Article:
Figure 3 Trends in the temperature and precipitation from 2001 and 2019 and their relationships with the NDVI in the Badain Jaran Desert: (a) inter-annual variation in temperature during the growing season; (b) inter-annual variation in precipitation during the growing season; (c) spatial distribution of the partial correlation between the NDVI and temperature; (d) significance test for the correlations; (e) spatial distribution of the correlation between the NDVI and precipitation; and (f) significance test for the correlations.
Table 3 Significant changes in the partial correlation between the NDVI and temperature and precipitation
Correlation Badain Jaran Desert Tengger Desert Mu Us Sandy Land
Area (km2) Percentage (%) Area (km2) Percentage (%) Area (km2) Percentage (%)
Precipi- tation Tempe- rature Precipi- tation Tempe- rature Precipitation Tempe- rature Precipi- tation Tempe-
Precipitation Tempe- rature Precipitation
Extremely significant negative 62.81 5.06 0.42 0.03 2.00 1.25 0.008 0.005 10.44 3.00 0.028 0.008
Significantly negative 186.94 2.38 1.25 0.02 20.94 9.56 0.077 0.035 122.25 18.31 0.332 0.050
No Significant 14607.13 11999.56 98.02 80.52 22272.19 19316.50 82.280 71.361 36689.44 29252.88 99.573 79.391
Significantly positive 36.75 2316.88 0.25 15.55 3757.00 5145.88 13.879 19.010 22.69 5225.25 0.062 14.181
Extremely significant positive 8.00 577.63 0.06 3.88 1016.69 2595.63 3.756 9.589 1.75 2347.13 0.005 6.370
The average yearly temperature and precipitation of the TD increased at 0.0368 °C/a and 0.8405 mm/a, respectively (Figures 4a and 4b). Warming and wetting trends were also observed. The area with a significant positive correlation between the NDVI and temperature accounted for 17.6% of the TD, mainly distributed in the center of the desert (Figures 4c and 4d; Table 3). Areas with significant positive correlation between the NDVI and rainfall (28.5%) were distributed in the southwestern, southeastern, and northeastern margins of the desert (Figures 4e and 4f, Table 3), having a pronounced effect on changes in the vegetation.
Figure 4 Trends in the temperature and precipitation from 2001 to 2019 and their relationships with the NDVI in the Tengger Desert. The names of (a), (b), (c), (d), (e), and (f) were the same as in Figure 3.
The average annual temperature and precipitation in the MUSL followed a growing trend, with changes at 0.0005 C/a and 2.215 mm/a (Figures 5a and 5b). The climate of the MUSL tended to be hot and humid. In the MUSL, 56.9% of the area had a positive correlation while 43.1% of the area had a negative correlation coefficient between temperature and annual NDVI. Less than 1% of the pixels passed the significance level test (p < 0.05) (Figures 5c and 5d; Table 3), which were scattered in the center of the MUSL. The results indicated that the NDVI and temperature in the MUSL were not significantly correlated. Moreover, 96.4% of the MUSL had positive correlation coefficients between the precipitation and the annual NDVI, wherein 14.2 and 6.4% of the pixels had p-values of < 0.05 and < 0.01, respectively. They were mainly distributed in the northwestern, western, and southern sections of the MUSL (Figures 5e and 5f; Table 3). Vegetation growth was more closely related to precipitation than to temperature.
Figure 5 Trends in the temperature and precipitation from 2001 to 2019 and their relationships with the NDVI in the Mu Us Sandy Land. The names of (a)-(f) were consistent with Figure 3.

3.2.2 The relative role of climate changes and human activities on vegetation changes

Excluding climatic variables, the impacts of anthropogenic activities on vegetation coverage were also significant. Studying the effects of anthropogenic factors on variation in the vegetation is key for improving management practices for vegetation ecosystems. In the present study, using the residual method to remove the effect of precipitation and temperature on the NDVI, the vegetation status as a result of human activities was obtained. The NDVI residuals showed an increasing trend from 2001 to 2019 in the BJD (p < 0.01), with an annual rate of change of 0.01/10 a (Figure 6a). The trend for the NDVI residuals was similar to the spatial distribution of the NDVI trend observed through remote sensing (Figure 6b). Results from the residual analysis indicated that the variation in the NDVI could not be explained only by climate change. Anthropogenic activities have played an important role in enhancing vegetation recovery in the BJD. The trend analysis and significance test were combined to show that the percentage of human activities contributing to the increase in vegetation accounted for 38.0%, which was mainly in the southeastern and marginal areas of the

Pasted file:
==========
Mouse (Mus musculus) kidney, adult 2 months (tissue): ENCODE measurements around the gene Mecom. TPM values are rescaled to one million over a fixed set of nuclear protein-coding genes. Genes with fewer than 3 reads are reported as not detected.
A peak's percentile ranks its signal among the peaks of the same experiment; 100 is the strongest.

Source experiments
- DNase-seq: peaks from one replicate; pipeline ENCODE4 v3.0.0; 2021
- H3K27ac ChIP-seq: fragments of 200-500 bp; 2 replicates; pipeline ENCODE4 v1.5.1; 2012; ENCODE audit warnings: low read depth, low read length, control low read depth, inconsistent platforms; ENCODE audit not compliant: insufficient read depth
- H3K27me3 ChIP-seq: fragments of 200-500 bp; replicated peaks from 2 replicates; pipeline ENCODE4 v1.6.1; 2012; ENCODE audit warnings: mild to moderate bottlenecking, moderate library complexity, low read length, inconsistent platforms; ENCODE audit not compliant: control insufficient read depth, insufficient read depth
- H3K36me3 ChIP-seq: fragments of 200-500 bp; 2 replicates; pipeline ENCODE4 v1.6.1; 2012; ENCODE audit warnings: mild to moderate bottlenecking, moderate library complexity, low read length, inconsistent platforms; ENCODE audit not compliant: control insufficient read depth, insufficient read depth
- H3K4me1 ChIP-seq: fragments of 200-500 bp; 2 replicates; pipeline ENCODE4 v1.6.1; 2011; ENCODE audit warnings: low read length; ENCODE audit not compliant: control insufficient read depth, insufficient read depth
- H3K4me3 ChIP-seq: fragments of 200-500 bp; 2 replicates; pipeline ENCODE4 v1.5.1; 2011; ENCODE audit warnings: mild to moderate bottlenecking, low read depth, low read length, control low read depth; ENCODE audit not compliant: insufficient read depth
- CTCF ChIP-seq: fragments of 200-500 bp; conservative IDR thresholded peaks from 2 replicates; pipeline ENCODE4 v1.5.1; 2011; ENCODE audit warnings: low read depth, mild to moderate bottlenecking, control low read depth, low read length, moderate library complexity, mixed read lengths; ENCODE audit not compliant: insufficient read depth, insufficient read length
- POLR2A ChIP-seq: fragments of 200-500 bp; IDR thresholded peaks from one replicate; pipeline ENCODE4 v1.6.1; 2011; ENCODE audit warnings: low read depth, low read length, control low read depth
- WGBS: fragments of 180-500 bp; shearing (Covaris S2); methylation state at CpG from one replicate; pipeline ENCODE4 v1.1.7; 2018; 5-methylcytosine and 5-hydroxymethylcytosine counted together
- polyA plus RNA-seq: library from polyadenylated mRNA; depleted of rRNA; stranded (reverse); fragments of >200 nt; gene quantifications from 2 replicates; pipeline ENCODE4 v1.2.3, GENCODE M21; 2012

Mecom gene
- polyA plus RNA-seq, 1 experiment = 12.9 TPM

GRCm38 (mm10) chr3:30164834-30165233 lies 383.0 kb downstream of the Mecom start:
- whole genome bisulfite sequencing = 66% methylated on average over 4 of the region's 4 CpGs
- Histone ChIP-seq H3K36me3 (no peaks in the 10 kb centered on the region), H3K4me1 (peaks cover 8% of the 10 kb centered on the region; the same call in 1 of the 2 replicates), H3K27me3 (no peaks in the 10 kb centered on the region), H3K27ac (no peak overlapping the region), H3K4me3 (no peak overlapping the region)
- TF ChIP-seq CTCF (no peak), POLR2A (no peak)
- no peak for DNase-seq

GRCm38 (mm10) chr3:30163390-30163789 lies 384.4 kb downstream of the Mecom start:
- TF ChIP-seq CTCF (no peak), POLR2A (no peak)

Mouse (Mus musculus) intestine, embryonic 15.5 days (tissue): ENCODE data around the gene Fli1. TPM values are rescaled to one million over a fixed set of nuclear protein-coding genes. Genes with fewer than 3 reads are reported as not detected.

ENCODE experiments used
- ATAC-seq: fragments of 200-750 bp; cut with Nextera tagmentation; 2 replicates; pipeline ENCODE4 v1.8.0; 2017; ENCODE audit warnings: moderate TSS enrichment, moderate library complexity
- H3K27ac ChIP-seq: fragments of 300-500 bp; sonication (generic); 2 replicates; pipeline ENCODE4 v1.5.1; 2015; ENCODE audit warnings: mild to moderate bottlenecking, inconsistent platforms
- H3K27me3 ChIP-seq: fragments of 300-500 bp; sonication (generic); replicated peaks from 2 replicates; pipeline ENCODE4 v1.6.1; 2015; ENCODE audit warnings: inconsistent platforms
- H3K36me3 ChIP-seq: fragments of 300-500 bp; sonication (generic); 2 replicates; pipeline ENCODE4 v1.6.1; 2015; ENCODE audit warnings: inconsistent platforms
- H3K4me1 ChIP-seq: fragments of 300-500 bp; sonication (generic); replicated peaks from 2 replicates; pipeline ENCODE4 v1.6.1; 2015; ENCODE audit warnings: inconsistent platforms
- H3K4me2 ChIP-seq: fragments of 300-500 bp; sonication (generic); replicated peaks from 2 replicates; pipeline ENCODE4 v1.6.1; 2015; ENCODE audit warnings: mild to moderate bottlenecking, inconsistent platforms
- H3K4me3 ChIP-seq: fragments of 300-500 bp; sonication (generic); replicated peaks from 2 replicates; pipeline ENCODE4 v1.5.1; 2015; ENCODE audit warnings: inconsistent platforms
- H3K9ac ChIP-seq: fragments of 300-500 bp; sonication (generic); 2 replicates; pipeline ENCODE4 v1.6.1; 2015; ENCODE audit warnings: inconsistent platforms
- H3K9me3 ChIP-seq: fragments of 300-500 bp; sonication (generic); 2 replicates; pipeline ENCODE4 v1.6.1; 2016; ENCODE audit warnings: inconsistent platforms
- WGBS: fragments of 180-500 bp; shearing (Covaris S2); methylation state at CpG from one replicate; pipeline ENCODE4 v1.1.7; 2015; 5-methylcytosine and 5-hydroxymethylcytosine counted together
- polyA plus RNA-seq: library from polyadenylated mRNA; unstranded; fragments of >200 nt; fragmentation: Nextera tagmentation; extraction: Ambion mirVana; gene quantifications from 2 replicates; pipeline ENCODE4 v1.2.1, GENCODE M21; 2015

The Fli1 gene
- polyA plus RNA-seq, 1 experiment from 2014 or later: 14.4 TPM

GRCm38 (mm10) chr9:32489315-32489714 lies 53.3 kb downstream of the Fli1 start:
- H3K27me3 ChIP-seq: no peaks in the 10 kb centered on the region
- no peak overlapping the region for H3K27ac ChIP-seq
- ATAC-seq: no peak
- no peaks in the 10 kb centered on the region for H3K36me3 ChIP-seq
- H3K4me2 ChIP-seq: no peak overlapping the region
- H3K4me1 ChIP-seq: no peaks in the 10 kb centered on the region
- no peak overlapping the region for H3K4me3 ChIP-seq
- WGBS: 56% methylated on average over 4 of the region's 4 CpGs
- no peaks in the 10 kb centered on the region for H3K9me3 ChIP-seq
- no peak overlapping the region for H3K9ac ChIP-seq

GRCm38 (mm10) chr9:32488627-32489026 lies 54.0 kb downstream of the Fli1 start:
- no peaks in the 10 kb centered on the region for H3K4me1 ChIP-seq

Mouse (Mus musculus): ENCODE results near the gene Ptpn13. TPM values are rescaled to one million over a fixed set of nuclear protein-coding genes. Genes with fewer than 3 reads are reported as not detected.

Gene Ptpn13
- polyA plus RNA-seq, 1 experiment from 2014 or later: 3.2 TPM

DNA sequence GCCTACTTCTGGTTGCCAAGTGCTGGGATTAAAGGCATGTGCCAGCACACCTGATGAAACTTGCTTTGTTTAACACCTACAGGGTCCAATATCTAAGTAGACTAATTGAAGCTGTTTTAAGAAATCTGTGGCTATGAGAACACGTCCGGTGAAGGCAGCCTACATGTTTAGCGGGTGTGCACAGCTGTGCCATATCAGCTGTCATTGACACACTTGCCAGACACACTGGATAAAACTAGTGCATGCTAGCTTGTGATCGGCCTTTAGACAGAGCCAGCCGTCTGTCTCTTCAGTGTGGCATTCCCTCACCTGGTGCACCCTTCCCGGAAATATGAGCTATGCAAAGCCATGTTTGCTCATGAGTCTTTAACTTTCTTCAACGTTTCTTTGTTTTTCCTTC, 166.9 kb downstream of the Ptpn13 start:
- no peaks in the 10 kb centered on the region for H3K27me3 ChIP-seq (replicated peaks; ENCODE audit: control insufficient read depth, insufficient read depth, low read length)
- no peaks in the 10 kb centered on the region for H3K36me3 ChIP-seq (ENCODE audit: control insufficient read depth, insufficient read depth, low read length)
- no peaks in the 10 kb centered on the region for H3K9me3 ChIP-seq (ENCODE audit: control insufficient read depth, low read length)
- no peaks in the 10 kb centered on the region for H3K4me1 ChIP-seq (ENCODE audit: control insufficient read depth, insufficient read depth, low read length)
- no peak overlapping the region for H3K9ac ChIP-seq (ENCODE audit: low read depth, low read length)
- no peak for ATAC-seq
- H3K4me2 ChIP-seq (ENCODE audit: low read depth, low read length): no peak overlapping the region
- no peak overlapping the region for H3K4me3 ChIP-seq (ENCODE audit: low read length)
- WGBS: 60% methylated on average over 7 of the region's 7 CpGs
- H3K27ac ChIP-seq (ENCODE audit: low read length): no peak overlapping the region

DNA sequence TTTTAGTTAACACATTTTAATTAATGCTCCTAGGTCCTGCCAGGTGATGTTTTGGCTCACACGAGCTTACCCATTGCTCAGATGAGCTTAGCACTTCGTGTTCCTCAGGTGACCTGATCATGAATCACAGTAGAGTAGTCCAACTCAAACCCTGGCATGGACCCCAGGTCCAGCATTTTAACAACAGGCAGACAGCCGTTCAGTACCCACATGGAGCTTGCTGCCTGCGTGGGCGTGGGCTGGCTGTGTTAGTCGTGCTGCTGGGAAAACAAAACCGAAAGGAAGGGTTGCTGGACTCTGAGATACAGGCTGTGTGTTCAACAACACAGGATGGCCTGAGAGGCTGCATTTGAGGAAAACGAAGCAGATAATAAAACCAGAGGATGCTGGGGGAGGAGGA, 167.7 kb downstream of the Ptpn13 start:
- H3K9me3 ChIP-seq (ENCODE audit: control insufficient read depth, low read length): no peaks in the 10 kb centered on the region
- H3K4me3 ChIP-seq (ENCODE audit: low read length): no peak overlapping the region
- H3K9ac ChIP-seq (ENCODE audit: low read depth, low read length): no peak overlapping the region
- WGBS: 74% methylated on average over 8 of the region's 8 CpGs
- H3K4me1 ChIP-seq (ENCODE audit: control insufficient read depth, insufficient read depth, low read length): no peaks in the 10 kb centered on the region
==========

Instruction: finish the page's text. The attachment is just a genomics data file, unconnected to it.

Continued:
Figure 6 Spatiotemporal distribution of the NDVI residuals across the Badain Jaran Desert between 2001 and 2019: (a) inter-annual variation in the NDVI residuals; (b) spatial distribution pattern of the NDVI residual trend; (c) significance test results for the trend of the NDVI residuals, and spatial distribution of the contribution rate of (d) climate change and (e) human activities to improvement in vegetation coverage.
BJD (Figure 6c and Table 4). Owing to the small area of vegetation degradation, only the relative contribution of these two driving factors was considered as factors for the increase of vegetation. Figures 6d and 6e indicate the relative contribution distribution of the climatic change and anthropogenic activities in the BJD. The relative contribution rate of climate change to the increase in NDVI was relatively high, in the range of 0-20%, which was greater than 50% of the total area. The relative contribution rate of climate change ranging from 80% to 100% accounted for 8.1% of the total area. The contribution of human activities was high in the 60%-80% and 80%-100% regions, accounting for 25.7% and 49.1%, respectively (Figure 6d and Table 5), consistent with the results reported by Jin et al. (2020). The average relative contribution of climate change and human elements to variability in NDVI were 28.1% and 71.9%, respectively, demonstrating that human activities are the principal factors affecting vegetation cover in the BJD.
Table 4 Statistics on the significant effects of human activities on vegetation change